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SALT LAKE CITY — The Pac-12 and spoiler go hand in hand.
For as much as the conference wants to praise its level of competition and being the "Conference of Champions," there hasn't been much to celebrate in the most high-profile sport at the highest level: the College Football Playoff.
Most years, a team from the conference will flirt with the playoff, but then realizes the playoff is reserved for an exclusive club that only a select few are invited to participate in each season. The narrative goes that the Pac-12 is the weakest in the Power Five, so it's no wonder they've missed out on the last five seasons.
In the rare event that a Pac-12 team even makes it to the four-team playoff, there's no real shot of them winning anyway, right? Not against the likes of Alabama and Ohio State — the perennial card-carrying members who are living a rich life.
Even Oregon, when they landed inside the initial playoff rankings this season, it was as if their addition was made by mistake — "Wait, they're choosing us to be included in their club?"
And with a facade of success, Oregon flashed its Ohio State win card — a win against one of the playoff's own — with pride as they walked past the velvet ropes into unfamiliar company, similar to an underage kid getting into a club with a fake ID and the bouncer thinking none the wiser to the fraudulent act. The club, after all, only invites winners.
But, like in nearly every year since the playoff was created, the Pac-12 found a way to tattle on itself while in the club. Nobody thought about checking its ID, but by flaunting its inclusion, others around them started to have questions. Utah just did the rest of the contenders a favor by blasting Oregon out the door without too much kicking and screaming.
Now the screams are just heard in a vacuum where only the Pac-12 can hear it — not much different than before, to be quite honest.
It's hard to be nationally relevant when the top team from the North and one with the best playoff chances, an Oregon team that had only one loss going into Saturday, is now in a fight to even make it to the conference championship game and could be in a three-way tie to determine the North representative in the title game.
In the sport that demands "what have you done for me lately?" The Pac-12 is absent.
Oregon played spoiler to Utah in 2019 when the Utes needed only one more win to secure its playoff bid, and Utah paid it back two years later when Oregon controlled its own destiny to break the conference's playoff drought.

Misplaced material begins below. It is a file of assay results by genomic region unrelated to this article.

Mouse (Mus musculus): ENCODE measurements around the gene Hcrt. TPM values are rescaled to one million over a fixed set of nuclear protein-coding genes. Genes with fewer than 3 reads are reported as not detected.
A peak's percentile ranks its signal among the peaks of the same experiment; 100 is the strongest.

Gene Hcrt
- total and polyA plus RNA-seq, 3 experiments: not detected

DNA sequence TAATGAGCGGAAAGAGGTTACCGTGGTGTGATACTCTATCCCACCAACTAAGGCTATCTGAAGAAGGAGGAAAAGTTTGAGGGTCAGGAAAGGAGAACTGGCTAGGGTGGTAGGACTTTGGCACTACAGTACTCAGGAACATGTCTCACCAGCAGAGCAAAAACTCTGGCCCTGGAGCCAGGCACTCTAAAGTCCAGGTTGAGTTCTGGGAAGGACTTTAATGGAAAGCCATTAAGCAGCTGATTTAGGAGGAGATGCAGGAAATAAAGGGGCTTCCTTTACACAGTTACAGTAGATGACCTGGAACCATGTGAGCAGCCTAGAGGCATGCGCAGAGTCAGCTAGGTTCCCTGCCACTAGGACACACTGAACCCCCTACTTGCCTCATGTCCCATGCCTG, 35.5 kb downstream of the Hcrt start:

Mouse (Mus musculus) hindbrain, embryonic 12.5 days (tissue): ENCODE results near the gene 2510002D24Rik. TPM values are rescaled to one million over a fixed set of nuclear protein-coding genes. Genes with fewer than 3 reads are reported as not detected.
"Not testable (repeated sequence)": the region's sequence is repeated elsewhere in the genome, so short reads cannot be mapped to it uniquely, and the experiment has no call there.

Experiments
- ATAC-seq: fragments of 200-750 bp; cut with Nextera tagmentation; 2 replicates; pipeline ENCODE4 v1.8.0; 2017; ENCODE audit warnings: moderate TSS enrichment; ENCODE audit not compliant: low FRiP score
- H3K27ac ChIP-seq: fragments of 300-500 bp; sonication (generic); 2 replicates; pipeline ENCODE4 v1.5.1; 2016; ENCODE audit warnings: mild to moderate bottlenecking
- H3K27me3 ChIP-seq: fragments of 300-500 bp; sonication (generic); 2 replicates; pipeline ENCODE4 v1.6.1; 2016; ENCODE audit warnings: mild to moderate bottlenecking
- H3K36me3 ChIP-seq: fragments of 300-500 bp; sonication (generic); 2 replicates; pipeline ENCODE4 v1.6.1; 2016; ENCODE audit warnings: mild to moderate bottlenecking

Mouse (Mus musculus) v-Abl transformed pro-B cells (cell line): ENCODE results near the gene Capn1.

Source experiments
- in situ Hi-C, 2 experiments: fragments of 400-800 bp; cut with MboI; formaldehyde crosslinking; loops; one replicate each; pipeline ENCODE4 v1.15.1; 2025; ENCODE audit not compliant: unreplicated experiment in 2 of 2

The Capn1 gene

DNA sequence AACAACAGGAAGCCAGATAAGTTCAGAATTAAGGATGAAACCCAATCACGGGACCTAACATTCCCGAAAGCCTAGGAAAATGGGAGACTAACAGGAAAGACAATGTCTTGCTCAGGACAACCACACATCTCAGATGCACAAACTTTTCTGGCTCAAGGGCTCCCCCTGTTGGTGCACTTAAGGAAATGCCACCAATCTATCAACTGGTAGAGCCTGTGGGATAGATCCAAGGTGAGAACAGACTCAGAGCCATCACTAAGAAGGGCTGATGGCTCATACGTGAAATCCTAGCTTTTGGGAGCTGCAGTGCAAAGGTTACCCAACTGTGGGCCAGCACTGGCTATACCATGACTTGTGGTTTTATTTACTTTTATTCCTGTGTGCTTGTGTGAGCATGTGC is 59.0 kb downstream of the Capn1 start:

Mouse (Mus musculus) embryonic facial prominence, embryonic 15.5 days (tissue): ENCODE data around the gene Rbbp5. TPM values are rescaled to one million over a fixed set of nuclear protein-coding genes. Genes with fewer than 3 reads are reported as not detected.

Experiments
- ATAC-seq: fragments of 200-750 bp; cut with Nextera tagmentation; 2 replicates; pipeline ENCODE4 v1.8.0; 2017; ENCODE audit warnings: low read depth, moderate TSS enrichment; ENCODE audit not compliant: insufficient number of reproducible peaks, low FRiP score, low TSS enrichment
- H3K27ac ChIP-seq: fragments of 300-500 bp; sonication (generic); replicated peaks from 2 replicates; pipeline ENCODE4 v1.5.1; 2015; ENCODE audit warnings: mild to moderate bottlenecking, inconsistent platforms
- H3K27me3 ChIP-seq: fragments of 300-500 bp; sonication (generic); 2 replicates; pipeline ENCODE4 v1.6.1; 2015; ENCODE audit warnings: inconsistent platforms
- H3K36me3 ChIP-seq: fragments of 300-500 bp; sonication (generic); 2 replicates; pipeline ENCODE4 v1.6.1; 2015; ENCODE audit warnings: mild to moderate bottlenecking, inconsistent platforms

What have you done for me lately, Pac-12? Beaten each other up on its way to oblivion under the current structure.
This is no surprise as the conference knows the situation its in. Even new Pac-12 Commissioner George Kliavkoff said during media day in July that the conference's goal is to raise the conference's ability to play in the playoff.
"I want to be 100% clear, going forward the Pac-12 conference will make all of our football-related decisions with the combined goals of optimizing CFP invitations and winning national championships," Kliavkoff said. "This is a decision fully supported by all 12 of our athletic directors."
But being in agreement from the athletic directors' standpoint means little when the results on the field continue to speak otherwise. There's no doubt the conference wants a playoff invitation every year, but the way the conference is positioned and with a limited number of teams available to the playoff each year, the chances grow ever smaller.
"I can confirm that every decision the conference makes related to football is on the table for discussion," Kliavkoff added. "We will look at our conference schedules, including the number of conference games that we play, and the start time of each game. We will look at our nonconference scheduling. We will evaluate whether having divisions does or does not make sense. We will work collectively to keep our very best recruits in our markets and to market our league to recruits everywhere."
And while those changes may help the on-field product, the Pac-12's best course of action is to expand the invitations. Until the conference can guarantee a spot each season with an auto bid from its conference champion, there will never be an easy path for the Pac-12, especially one where the coaching carousel continues to spin in earnest.
"The Pac-12, we've said it for a lot of years in a row now, it's very competitive, very balanced," Utah head coach Kyle Whittingham said Monday. "Nobody has seemed to be able to have that — not seem to, nobody's had that — breakout year where you go through the league unblemished and through the season undefeated. And that's pretty much what it takes with the four team format.
"We have been beating each other up a little bit. I think when they do eventually make the move — I don't even know when that's scheduled to happen, I guess I should know but soon — they're going to expand and I think that will make things a better situation for everybody. Not just us, but for the entire country."
And while playoff expansion will benefit the entire country, it will benefit nobody more than the Pac-12. Will anything change with more access to the playoff? Not necessarily, but it gives the Pac-12 and other conferences a fighting chance — one far greater than it has now.
So until the playoff expands, expect the Pac-12 to be out of the discussion until a team finds a way to do the unthinkable and goes undefeated for a season. The odds are more in the Pac-12's favor to expand.
"Sixteen, I think, would be ideal," Whittingham said. "But 12 is a big step in the right direction, and I think 16 would be the ultimate. But it's not going there right away, from what I understand."